CANADA FX DEBT-C$ flat as North American jobs reports offset each other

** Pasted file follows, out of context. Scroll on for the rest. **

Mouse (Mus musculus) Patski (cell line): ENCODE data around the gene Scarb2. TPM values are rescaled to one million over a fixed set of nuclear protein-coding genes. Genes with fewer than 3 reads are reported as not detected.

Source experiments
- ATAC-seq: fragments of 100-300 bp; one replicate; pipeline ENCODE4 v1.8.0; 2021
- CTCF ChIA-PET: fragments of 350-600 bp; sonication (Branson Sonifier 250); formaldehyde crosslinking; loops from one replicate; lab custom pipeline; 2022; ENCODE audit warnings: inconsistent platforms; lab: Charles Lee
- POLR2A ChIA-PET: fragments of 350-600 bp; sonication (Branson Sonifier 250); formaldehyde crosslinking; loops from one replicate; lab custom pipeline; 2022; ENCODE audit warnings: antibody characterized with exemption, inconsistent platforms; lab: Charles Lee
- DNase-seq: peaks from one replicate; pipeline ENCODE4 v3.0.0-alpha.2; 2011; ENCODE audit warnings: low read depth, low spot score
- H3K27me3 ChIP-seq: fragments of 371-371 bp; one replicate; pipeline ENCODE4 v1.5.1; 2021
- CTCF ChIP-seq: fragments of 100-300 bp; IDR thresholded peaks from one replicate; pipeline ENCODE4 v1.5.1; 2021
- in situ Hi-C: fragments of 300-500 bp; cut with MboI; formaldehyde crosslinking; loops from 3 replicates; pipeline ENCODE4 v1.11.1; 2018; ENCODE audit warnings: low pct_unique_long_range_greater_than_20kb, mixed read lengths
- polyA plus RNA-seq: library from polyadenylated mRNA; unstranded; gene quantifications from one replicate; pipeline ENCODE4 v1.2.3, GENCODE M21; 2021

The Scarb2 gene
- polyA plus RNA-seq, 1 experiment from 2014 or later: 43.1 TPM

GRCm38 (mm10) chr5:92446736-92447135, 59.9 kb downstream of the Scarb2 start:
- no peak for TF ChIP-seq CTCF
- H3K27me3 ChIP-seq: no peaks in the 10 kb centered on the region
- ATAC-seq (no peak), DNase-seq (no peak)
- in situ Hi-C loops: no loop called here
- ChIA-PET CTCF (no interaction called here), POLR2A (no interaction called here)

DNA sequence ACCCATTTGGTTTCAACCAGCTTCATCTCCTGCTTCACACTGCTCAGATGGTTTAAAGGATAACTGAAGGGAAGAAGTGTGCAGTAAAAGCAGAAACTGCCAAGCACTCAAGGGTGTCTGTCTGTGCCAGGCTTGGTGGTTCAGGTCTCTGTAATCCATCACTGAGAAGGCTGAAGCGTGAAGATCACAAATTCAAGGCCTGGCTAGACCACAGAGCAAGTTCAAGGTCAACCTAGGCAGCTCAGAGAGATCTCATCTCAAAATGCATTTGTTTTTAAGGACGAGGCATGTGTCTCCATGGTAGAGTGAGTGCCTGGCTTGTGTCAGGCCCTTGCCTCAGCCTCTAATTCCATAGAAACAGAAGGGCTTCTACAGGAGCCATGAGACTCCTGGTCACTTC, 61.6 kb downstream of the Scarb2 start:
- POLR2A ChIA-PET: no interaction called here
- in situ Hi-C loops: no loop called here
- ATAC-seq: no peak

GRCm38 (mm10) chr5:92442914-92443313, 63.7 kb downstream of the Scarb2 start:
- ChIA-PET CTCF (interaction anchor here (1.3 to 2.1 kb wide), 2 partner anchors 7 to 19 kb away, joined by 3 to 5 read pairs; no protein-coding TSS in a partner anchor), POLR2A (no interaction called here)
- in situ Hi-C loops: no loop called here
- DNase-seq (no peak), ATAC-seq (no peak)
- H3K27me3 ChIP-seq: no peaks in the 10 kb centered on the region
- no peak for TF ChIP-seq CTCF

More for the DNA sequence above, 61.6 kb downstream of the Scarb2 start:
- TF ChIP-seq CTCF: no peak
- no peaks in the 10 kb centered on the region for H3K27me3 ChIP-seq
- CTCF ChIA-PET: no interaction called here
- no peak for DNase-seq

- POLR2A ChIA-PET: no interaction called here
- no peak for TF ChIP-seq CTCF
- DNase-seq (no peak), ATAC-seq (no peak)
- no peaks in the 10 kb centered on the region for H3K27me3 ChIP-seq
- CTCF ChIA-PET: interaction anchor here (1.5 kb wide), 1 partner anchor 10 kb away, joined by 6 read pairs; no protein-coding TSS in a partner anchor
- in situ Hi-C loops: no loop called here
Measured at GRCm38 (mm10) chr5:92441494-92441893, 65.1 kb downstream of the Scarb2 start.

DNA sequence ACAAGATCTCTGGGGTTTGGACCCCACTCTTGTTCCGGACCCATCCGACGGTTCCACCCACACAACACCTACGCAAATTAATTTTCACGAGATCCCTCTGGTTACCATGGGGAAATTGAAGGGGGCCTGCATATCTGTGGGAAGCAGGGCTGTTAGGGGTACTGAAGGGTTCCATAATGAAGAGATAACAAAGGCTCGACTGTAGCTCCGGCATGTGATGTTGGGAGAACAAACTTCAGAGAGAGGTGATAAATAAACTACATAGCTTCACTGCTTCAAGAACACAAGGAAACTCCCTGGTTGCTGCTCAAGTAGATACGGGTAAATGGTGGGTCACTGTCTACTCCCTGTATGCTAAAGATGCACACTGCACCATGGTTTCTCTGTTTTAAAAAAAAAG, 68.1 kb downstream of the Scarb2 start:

* Canadian dollar at C$1.0930, or 91.49 U.S. cents * Bond prices mostly higher across the maturity curve (Adds details, quotes, updates prices) By Leah Schnurr TORONTO, June 6 (Reuters) - The Canadian dollar was little changed against the greenback on Friday as investors weighed an underwhelming domestic jobs report against data that showed a solid pace of hiring south of the border. The Canadian economy created 25,800 jobs last month, largely in line with expectations, but the positions were part-time. Economists said the details were more disappointing than the overall figure. In contrast, U.S. employment returned to its pre-recession level with 217,000 jobs added in May. The loonie saw some choppy trading immediately following the reports, swinging in both directions before ultimately pulling slightly lower. "It's slightly negative just because the U.S. report was a bit better than expected, whereas the details of the Canadian release are a bit disappointing," said Doug Porter, chief economist at BMO Capital Markets in Toronto. "So I would say on balance it's a small strike against the Canadian dollar, but I don't think it's going to change the channel on the currency." The Canadian dollar ended the North American session at C$1.0930 to the greenback, or 91.49 U.S. cents, nearly flat compared to Thursday's close of C$1.0929, or 91.50 U.S. cents. The loonie has been trading in a slim range in recent weeks and analysts say it will likely be comfortable trading around either side of C$1.10 for some time. A close above C$1.0930 earlier in the week had appeared to set the stage for a move towards C$1.1010 and C$1.1050, but momentum has been lacking for the U.S. dollar-Canadian dollar pair, said Gareth Sylvester, director at Klarity FX in San Francisco. "I'm still confident that we'll see moves up to those levels in the next few weeks and we remain advocates of that, unless we saw a break back down through C$1.0880, in which case that move might be postponed and we just reestablish that C$1.0810 to C$1.0950 trading range," Sylvester said. Canadian government bond prices were mostly higher across the maturity curve, though the two-year was down 0.3 Canadian cents to yield 1.061 percent. The benchmark 10-year was up 10 Canadian cents to yield 2.320 percent. (Additional reporting by Allison Martell; Editing by Diane Craft)
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